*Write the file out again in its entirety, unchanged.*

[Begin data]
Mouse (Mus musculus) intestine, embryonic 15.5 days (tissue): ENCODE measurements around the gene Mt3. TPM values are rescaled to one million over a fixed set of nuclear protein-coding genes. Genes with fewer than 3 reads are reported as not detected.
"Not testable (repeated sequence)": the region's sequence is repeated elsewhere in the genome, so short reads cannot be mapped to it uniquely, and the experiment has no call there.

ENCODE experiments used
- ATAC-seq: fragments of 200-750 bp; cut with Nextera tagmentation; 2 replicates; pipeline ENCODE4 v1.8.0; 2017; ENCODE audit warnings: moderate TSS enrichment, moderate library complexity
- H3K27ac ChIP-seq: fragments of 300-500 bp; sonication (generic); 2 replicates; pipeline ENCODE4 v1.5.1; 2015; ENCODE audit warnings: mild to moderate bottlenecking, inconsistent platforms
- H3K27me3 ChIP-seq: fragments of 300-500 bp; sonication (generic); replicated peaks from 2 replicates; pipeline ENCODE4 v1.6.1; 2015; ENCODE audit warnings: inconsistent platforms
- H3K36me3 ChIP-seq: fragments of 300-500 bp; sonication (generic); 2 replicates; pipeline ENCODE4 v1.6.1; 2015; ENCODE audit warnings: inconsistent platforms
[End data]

Mouse (Mus musculus) intestine, embryonic 15.5 days (tissue): ENCODE measurements around the gene Mt3. TPM values are rescaled to one million over a fixed set of nuclear protein-coding genes. Genes with fewer than 3 reads are reported as not detected.
"Not testable (repeated sequence)": the region's sequence is repeated elsewhere in the genome, so short reads cannot be mapped to it uniquely, and the experiment has no call there.

ENCODE experiments used
- ATAC-seq: fragments of 200-750 bp; cut with Nextera tagmentation; 2 replicates; pipeline ENCODE4 v1.8.0; 2017; ENCODE audit warnings: moderate TSS enrichment, moderate library complexity
- H3K27ac ChIP-seq: fragments of 300-500 bp; sonication (generic); 2 replicates; pipeline ENCODE4 v1.5.1; 2015; ENCODE audit warnings: mild to moderate bottlenecking, inconsistent platforms
- H3K27me3 ChIP-seq: fragments of 300-500 bp; sonication (generic); replicated peaks from 2 replicates; pipeline ENCODE4 v1.6.1; 2015; ENCODE audit warnings: inconsistent platforms
- H3K36me3 ChIP-seq: fragments of 300-500 bp; sonication (generic); 2 replicates; pipeline ENCODE4 v1.6.1; 2015; ENCODE audit warnings: inconsistent platforms